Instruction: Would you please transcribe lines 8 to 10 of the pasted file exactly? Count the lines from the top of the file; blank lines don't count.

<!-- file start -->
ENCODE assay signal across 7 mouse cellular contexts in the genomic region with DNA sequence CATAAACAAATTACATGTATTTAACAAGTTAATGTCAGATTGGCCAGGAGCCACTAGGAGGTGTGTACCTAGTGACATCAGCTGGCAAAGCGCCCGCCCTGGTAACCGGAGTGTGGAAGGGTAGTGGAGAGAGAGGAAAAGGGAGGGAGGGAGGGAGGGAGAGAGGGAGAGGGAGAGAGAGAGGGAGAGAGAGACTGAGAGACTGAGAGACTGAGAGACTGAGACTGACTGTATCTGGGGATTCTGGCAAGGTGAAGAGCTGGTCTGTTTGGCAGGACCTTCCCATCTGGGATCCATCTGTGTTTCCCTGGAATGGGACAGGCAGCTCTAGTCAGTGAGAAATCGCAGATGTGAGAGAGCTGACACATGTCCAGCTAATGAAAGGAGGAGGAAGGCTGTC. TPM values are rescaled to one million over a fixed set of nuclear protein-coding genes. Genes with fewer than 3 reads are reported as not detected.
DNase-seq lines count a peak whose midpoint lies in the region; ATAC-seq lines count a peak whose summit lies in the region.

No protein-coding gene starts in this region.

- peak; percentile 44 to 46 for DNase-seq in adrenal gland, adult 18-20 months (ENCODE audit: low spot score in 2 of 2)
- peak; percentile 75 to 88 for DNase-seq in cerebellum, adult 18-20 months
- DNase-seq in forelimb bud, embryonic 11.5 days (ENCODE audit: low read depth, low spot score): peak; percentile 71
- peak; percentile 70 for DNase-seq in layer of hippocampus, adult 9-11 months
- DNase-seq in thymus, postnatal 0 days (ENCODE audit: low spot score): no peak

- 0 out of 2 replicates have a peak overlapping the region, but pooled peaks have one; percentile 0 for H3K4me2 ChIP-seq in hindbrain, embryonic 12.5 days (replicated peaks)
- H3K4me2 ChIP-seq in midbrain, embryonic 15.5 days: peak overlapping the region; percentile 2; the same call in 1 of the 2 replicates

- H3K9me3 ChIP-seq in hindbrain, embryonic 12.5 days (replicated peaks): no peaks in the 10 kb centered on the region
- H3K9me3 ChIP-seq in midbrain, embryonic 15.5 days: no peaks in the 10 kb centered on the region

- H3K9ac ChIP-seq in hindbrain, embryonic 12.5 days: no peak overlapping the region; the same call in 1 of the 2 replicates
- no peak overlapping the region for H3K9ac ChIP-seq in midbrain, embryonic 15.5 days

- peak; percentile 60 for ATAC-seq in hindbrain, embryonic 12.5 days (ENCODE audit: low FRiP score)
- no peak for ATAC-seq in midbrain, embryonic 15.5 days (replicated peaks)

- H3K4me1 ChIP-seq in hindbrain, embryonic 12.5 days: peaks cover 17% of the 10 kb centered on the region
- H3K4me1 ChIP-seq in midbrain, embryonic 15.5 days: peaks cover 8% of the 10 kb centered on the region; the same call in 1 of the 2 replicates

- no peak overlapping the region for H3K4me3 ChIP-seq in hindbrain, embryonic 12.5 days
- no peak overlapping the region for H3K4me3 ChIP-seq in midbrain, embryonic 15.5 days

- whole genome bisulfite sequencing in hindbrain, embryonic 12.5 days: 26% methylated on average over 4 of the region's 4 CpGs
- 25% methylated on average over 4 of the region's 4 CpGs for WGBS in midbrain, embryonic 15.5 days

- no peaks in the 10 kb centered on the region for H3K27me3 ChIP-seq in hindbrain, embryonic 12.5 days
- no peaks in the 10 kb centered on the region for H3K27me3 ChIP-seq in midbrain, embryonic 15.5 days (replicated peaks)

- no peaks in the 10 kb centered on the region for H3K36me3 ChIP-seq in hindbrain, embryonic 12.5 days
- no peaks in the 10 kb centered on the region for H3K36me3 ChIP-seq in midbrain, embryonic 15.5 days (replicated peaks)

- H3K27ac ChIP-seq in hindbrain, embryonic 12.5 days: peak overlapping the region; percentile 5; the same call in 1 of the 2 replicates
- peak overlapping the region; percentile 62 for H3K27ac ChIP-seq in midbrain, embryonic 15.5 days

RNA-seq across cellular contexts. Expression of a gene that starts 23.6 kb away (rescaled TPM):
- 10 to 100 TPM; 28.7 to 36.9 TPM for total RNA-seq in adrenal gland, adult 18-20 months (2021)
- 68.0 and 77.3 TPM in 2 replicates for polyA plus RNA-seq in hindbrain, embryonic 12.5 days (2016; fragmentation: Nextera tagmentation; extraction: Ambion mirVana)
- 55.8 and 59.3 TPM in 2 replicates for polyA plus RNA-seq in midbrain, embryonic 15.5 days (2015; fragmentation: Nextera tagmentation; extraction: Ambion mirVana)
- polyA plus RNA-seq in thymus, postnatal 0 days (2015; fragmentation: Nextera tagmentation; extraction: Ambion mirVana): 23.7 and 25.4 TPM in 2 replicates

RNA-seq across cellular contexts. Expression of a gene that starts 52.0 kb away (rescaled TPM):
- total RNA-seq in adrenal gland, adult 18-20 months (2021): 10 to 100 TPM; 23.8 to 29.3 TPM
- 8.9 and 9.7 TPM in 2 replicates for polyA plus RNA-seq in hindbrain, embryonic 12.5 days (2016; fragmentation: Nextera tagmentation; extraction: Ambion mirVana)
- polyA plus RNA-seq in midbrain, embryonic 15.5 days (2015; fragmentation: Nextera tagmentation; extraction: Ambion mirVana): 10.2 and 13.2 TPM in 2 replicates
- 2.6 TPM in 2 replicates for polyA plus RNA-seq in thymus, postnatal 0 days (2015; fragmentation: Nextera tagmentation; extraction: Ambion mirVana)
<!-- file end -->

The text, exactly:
- DNase-seq in thymus, postnatal 0 days (ENCODE audit: low spot score): no peak

- 0 out of 2 replicates have a peak overlapping the region, but pooled peaks have one; percentile 0 for H3K4me2 ChIP-seq in hindbrain, embryonic 12.5 days (replicated peaks)
- H3K4me2 ChIP-seq in midbrain, embryonic 15.5 days: peak overlapping the region; percentile 2; the same call in 1 of the 2 replicates